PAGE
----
Kieran’s Our City, Our Town, 9 September 2016

860a. Portrait of Bishop of Cork, Daniel Cohalan


Kieran’s Our City, Our Town Article,

Cork Independent, 9 September 2016

Cork’s New Bishop 1916


    In continuing to explore Cork in 1916, this week one hundred years ago, the local newspapers were filled with the news the Assistant Bishop of Cork Daniel Cohalan (1858–1952) was to become the new Bishop of Cork following the death of Bishop Thomas Alphonsus O’Callaghan. Cohalan served as Bishop from 29 August 1916 to 24 August 1952 and he defined the sense of religion in the city during his time. Bishop Cohalan was born at Kilmichael, County Cork, in 1858, and his early school days were spent at St Vincent’s Seminary in the city, a school which gave many eminent scholars to the church. Subsequently Dr Cohalan went to Maynooth, and in 1883 was a curate at Kilbritain. In the following year he was professor at St Finbarr’s Seminary and chaplain to the Military Prison, Cork, after which he went to Tracton as curate.

    From 1886 to 1914 Dr Cohalan was Professor of Dogmatic and Moral Theology at Maynooth, which led to his appointment as Assistant Bishop of Cork, subsequently becoming Vicar Capitular, and then Bishop of the Diocese. Dr Cohalan was recognised as a profound scholar, whose contributions to Catholic magazines and journals such as the Irish Ecclesiastical Record were respected and set the framework for Roman Catholic theology thinking in the country.

    For many of his early years Cohalan found himself commenting on the nationalist independence struggles of the day. He attempted to take the middle ground in a struggle that was rapidly deteriorating into chaos and atrocity. His anti-violence attitude was the guiding principle in his episcopacy. He had a crucial role in condemning the 1916 rising and pressed that the Volunteers including Cork leaders Tomás MacCurtain and Terence McSwiney stand down in the face of superior Crown forces. Cohalan was eager to avoid bloodshed. In 1918 Bishop Cohalan campaigned against conscription into the British army. Whilst attending a public meeting in Cork, he made it clear that conscripting Irishmen to fight Britain’s wars was unacceptable.

    The 1920 burning of Cork City by the Black and Tans (following the Dillon’s Cross and other local and regional ambushes) resulted in a city and region dominated by the gun and violence. It prompted Bishop Cohalan to issue a decree of excommunication against those who perpetrated violence in any form. It was issued in SS Mary’s and Anne’s North Cathedral on 12 December 1920. This did not calm the situation. The IRA was unhappy with the decision and the position of the local Catholic Church especially as a number of the clergy were active in the IRA. Cohalan remained steadfast on the controversy isolating himself from republican parishioners and clergy, even to the point of refusing a Catholic burial to any hunger striker after 1922. To underline his support for law and order, Cohalan welcomed the 1922 Treaty, which established the Free State, agreeing that it was not perfect but was a great “measure of freedom”. This support was preached publicly in the North Cathedral on 10 December 1922.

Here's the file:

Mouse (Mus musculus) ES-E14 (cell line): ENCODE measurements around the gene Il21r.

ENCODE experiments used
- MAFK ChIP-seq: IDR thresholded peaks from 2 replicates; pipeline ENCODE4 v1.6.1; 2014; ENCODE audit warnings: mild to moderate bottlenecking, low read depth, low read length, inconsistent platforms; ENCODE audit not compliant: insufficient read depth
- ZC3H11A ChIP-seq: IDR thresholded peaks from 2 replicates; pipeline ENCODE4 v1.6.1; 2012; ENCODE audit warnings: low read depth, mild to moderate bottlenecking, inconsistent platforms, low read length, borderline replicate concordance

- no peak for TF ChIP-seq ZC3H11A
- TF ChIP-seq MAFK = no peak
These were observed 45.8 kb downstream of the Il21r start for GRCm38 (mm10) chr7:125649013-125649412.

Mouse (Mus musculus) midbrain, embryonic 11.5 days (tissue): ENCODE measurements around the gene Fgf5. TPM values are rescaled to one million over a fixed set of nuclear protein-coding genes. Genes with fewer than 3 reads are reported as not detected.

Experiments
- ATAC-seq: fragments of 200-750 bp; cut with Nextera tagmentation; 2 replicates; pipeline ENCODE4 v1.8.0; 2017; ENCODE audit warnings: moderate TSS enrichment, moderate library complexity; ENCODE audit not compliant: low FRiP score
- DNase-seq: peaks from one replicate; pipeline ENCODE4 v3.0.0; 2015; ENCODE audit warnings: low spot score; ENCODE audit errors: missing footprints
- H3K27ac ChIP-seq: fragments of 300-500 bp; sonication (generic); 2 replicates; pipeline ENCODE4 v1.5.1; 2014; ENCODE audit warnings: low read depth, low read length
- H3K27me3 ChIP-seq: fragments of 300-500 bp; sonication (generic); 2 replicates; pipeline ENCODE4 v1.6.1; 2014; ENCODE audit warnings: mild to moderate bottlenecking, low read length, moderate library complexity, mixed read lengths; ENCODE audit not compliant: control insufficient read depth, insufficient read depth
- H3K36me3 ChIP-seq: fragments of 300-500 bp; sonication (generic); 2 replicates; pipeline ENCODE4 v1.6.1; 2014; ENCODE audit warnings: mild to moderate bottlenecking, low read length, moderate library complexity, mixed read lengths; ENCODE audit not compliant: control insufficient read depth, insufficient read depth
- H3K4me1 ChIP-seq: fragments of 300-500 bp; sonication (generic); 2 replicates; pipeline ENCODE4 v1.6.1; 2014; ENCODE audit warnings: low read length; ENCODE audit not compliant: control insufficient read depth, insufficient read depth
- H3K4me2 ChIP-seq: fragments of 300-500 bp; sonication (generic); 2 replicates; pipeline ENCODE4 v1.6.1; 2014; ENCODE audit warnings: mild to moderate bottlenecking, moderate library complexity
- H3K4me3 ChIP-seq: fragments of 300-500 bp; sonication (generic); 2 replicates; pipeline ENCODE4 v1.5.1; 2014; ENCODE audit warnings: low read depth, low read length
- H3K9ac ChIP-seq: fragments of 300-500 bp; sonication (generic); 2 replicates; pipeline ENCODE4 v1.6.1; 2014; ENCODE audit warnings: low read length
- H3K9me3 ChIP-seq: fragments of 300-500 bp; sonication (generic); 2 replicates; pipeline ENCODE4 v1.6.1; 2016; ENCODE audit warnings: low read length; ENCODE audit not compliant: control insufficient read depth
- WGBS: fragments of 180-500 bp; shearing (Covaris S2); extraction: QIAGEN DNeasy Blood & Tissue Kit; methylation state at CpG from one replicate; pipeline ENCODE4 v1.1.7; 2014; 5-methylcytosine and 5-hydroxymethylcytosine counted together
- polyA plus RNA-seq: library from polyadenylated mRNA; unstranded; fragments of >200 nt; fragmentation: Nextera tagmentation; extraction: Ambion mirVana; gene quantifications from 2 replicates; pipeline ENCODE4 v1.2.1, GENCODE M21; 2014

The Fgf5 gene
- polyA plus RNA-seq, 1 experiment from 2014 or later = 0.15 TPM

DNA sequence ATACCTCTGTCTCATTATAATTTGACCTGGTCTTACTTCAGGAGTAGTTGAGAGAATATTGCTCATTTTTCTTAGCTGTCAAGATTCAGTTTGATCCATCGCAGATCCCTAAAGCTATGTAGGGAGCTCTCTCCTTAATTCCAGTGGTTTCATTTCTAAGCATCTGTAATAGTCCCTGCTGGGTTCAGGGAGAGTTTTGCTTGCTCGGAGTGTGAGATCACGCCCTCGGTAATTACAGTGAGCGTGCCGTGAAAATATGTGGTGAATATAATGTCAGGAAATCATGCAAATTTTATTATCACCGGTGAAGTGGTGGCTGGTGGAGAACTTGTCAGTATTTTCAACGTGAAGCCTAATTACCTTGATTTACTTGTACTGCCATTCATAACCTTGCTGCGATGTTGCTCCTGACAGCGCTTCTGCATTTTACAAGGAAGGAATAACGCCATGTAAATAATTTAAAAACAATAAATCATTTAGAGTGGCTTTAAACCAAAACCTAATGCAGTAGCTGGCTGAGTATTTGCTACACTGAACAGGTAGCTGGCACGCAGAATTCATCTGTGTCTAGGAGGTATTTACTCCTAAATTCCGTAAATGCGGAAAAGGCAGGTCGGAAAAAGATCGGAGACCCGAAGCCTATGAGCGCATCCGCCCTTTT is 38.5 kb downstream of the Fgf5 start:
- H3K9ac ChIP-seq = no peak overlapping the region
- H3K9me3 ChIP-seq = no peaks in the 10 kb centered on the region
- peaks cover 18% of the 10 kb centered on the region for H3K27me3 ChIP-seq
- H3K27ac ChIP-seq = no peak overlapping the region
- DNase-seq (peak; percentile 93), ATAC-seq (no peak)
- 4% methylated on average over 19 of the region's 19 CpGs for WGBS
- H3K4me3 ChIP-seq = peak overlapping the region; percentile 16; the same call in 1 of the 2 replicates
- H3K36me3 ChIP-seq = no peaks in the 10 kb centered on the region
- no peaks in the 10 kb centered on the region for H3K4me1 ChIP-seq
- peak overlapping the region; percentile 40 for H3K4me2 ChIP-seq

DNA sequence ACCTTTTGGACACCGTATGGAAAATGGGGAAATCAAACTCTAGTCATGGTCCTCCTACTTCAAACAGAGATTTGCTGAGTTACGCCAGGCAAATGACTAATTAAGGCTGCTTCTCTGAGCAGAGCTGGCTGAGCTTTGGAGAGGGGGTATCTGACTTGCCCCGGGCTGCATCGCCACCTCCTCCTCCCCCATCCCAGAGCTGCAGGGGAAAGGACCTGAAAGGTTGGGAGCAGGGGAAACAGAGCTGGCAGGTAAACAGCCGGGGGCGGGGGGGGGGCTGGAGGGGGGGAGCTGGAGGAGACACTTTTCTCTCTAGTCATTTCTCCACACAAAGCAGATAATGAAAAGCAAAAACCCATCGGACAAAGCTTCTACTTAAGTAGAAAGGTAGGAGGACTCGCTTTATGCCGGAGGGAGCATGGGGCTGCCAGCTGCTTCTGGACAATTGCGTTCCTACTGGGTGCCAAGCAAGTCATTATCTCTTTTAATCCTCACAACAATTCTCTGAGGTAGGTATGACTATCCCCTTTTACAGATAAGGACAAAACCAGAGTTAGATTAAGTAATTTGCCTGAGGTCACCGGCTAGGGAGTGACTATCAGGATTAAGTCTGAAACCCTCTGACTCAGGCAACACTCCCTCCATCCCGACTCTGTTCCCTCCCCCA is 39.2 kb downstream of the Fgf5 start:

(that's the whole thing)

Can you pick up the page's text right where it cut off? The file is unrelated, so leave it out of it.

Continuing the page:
By the mid 1920′s the South Parish had grown in both population and area to a point where it could no longer function with a single church. In an effort to address the situation, Bishop Cohalan designated Turners Cross as the location for a second parish church to serve the ever-growing congregation. Commissioned in 1927, the church’s modern concrete architectural look initiated an enormous debate amongst those involved in the brick masons’ trade, which saw the use of concrete as cutting jobs for masons in the region. The architect was Chicago-born Barry Byrne (1883-1967) who was a former student of Frank Lloyd Wright. By the late 1920s Byrne had, designed three Catholic Churches in the US to acclaim and criticism. The model for Turners Cross was based on the Church of Christ the King, Tulsa, Oklahoma (1926).

    Work on the Turners Cross site began in March 1929. Its heavy foundations went down 15 feet into a marshy stream-like area. A total of 1,200 tons of Condor brand of Portland cement were used in its construction. Its marble terrazzo floor is overlooked by the largest suspended ceiling in a European church and it also possesses the impressive John Storr-designed Christ the King sculpture at its entrance. The church was officially dedicated on 25 October 1931 and set a marker for the future development of large churches in Cork’s suburbs. The notable exception was Our Lady of Lourdes Church in Ballinlough, planning for which started possibly 2-3 years after Christ the King. As Ballinlough church was a chapel of ease to St Michael’s Blackrock, there was a return to a traditional-looking and simple structure (opened in 1938).

    In 1937 Cohalan turned his attention to the role of the Protestant churches in Ireland. He encouraged the Protestant community of Cork to unite with its Catholic brethren to achieve Christian unity. He even went so far as to suggest to the Protestant Bishop of Cork that they merge the dioceses between them with St Finbarr’s Cathedral presiding over southside districts and the North Cathedral presiding over northside districts. All the Protestant Bishop had to do was to convert to Catholicism (!).



860a. Portrait of Bishop of Cork, Daniel Cohalan (source: Farranferris Campus, Cork)

860b. Christ the King Church & the newly constructed Capwell Road, c.1931 (source: Christ the King Church, Cork)


860b. Christ the King Church & the newly constructed Capwell Road, c.1931